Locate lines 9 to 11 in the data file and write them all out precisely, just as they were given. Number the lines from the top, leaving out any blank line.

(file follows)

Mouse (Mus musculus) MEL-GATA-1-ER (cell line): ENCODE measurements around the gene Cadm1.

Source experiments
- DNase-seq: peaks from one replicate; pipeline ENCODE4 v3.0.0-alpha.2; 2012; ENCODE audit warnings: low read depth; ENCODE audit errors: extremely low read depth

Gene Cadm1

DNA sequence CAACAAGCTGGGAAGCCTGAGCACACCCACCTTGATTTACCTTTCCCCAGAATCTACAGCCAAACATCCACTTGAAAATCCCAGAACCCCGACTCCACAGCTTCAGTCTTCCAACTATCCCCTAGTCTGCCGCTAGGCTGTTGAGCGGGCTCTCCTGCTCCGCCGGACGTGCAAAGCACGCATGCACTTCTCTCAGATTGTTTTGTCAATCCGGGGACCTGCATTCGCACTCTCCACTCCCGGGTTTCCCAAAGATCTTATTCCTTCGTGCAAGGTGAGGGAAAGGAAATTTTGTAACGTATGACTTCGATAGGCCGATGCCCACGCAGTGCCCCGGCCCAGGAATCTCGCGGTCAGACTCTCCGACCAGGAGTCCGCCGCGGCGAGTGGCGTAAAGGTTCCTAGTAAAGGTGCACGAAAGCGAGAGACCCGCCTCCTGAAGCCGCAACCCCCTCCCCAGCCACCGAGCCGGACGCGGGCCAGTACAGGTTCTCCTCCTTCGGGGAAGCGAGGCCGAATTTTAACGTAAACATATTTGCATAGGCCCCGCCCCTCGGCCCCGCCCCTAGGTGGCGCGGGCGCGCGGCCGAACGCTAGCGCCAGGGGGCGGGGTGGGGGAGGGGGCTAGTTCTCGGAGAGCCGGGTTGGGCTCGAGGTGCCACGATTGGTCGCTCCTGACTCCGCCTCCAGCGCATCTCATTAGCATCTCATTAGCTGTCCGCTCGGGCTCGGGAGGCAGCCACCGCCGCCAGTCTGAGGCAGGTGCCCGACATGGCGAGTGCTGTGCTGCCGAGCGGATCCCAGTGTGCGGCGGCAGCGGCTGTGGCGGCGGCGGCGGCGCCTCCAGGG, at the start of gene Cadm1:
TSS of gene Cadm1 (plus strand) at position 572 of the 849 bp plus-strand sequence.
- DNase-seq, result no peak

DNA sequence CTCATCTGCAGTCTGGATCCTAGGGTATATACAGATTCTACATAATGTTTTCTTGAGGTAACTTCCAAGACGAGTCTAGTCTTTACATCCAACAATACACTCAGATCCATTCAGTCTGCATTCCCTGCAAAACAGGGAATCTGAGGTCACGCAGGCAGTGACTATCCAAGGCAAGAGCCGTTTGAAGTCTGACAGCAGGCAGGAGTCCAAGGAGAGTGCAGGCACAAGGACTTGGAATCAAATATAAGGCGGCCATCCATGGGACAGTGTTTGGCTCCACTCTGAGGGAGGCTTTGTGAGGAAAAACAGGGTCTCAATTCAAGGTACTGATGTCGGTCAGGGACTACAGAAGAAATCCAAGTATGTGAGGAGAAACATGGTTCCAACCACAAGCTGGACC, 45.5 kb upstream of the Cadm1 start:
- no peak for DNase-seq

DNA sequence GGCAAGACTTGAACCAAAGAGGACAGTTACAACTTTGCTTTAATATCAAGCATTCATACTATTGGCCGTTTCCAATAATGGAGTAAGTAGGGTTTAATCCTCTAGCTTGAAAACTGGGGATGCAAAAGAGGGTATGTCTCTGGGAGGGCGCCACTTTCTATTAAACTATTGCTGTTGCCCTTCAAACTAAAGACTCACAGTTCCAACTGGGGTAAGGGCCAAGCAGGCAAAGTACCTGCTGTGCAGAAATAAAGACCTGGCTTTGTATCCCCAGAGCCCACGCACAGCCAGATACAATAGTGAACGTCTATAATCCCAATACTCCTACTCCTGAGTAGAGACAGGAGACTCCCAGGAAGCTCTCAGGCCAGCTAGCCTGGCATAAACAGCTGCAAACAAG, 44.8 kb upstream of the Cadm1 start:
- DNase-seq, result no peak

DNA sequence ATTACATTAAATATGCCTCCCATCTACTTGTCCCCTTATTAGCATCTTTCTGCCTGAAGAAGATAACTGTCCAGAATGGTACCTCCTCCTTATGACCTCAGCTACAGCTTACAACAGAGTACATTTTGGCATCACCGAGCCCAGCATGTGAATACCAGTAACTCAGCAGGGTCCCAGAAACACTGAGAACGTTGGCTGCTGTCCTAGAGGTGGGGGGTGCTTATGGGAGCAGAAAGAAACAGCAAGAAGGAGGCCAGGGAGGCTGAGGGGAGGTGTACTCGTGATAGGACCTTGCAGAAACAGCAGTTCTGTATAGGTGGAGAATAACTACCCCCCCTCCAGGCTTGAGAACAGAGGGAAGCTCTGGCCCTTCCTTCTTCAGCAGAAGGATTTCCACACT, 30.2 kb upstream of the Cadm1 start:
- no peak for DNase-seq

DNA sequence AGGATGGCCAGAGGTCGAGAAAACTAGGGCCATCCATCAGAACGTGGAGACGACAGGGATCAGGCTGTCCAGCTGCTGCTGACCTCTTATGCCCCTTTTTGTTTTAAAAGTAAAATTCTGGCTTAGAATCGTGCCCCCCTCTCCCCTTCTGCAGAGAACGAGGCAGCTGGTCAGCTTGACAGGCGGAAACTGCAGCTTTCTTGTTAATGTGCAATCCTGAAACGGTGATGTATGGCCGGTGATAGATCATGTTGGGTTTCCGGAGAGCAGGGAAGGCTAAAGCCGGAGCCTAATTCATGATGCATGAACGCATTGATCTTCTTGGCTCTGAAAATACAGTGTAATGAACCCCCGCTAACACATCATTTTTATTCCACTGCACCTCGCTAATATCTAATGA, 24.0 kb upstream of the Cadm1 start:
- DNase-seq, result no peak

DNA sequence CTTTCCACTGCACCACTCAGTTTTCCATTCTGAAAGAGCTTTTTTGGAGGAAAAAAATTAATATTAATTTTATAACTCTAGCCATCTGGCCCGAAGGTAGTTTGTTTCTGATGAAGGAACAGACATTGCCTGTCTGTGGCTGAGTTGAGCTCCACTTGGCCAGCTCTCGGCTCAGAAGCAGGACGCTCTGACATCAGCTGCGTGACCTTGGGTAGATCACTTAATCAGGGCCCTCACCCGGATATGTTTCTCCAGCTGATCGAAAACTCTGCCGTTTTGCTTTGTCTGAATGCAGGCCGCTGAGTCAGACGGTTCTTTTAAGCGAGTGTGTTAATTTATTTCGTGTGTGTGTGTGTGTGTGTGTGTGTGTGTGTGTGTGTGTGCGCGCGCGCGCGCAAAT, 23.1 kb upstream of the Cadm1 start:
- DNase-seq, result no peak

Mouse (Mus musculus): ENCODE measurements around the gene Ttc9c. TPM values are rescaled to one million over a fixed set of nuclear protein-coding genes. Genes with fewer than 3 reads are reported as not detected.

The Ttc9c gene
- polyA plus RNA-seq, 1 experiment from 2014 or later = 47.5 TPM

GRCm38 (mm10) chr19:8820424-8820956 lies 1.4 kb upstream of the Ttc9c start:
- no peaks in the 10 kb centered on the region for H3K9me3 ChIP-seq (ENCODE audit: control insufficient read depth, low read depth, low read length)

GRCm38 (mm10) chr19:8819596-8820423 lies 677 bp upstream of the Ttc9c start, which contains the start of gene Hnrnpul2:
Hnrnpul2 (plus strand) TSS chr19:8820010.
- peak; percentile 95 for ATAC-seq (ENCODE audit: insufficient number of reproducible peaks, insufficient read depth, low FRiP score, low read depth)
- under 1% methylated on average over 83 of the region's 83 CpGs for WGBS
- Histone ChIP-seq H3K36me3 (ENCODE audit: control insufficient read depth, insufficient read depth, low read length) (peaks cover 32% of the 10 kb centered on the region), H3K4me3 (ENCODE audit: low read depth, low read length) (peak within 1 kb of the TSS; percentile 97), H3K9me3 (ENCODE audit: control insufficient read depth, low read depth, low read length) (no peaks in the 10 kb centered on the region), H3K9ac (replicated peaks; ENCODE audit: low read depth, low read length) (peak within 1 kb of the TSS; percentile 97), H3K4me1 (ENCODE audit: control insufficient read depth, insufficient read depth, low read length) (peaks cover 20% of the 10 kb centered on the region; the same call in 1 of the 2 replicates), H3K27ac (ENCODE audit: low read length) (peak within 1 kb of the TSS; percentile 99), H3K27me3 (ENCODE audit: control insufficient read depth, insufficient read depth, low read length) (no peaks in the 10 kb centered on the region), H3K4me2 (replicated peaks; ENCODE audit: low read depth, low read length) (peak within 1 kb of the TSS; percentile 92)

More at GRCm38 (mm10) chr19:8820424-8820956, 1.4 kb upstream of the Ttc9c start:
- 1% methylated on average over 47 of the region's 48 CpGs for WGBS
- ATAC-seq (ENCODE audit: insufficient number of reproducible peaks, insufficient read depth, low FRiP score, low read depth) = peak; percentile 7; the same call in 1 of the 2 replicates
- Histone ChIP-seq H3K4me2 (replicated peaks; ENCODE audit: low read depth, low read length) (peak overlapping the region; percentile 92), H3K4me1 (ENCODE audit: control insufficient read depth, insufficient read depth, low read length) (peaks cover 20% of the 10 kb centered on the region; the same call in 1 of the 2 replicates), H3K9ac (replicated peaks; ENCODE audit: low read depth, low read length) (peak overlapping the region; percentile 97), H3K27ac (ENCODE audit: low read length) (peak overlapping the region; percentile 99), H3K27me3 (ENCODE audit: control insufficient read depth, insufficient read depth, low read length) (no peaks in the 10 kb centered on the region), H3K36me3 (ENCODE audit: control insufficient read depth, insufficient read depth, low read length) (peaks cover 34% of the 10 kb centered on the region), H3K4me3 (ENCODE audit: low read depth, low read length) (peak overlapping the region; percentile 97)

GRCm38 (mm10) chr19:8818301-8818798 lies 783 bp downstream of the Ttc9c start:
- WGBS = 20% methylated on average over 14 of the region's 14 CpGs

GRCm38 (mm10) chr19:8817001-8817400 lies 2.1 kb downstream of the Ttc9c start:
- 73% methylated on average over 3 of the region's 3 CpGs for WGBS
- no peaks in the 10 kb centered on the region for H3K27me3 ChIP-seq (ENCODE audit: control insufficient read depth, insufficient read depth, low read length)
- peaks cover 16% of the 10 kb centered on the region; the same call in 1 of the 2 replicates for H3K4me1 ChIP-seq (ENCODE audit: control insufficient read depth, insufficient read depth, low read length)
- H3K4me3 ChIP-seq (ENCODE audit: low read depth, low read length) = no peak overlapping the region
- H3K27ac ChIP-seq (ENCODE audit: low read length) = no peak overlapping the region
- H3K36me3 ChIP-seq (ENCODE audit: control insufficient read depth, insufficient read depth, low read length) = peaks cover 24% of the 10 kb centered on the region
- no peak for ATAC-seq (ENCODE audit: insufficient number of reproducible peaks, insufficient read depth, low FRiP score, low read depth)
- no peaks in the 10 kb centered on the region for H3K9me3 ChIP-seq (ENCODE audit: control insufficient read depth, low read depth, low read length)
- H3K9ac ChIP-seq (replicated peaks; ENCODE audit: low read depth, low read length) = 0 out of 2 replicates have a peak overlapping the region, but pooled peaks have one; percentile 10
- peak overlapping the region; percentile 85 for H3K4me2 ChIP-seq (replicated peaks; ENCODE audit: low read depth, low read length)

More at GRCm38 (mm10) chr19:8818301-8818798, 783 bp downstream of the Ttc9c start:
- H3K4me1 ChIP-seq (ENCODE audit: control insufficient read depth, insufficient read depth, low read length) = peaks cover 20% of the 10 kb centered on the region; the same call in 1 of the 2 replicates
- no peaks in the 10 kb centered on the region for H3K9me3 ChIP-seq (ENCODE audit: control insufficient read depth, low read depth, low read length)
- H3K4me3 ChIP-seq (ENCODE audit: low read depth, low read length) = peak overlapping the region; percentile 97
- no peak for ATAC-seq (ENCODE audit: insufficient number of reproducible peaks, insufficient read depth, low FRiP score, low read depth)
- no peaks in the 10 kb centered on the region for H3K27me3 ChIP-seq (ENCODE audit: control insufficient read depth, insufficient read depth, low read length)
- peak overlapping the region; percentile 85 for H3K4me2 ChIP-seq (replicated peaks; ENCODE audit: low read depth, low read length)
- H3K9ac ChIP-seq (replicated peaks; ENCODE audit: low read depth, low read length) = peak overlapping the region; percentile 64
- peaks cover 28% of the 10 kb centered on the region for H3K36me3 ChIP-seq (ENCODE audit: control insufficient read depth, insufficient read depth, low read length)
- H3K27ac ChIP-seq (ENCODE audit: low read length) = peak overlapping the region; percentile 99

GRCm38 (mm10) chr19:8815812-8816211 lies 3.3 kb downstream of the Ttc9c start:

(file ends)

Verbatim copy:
- no peak for DNase-seq

DNA sequence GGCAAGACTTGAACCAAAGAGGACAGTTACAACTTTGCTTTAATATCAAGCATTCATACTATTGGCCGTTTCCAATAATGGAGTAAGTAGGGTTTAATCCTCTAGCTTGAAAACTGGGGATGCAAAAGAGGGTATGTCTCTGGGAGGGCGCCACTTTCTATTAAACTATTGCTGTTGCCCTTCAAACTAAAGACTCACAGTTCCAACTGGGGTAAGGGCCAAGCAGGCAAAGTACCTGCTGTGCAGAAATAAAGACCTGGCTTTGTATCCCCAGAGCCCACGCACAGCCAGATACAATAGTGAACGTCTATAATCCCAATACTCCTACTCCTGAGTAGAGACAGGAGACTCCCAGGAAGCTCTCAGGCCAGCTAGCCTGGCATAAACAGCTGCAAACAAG, 44.8 kb upstream of the Cadm1 start:
- DNase-seq, result no peak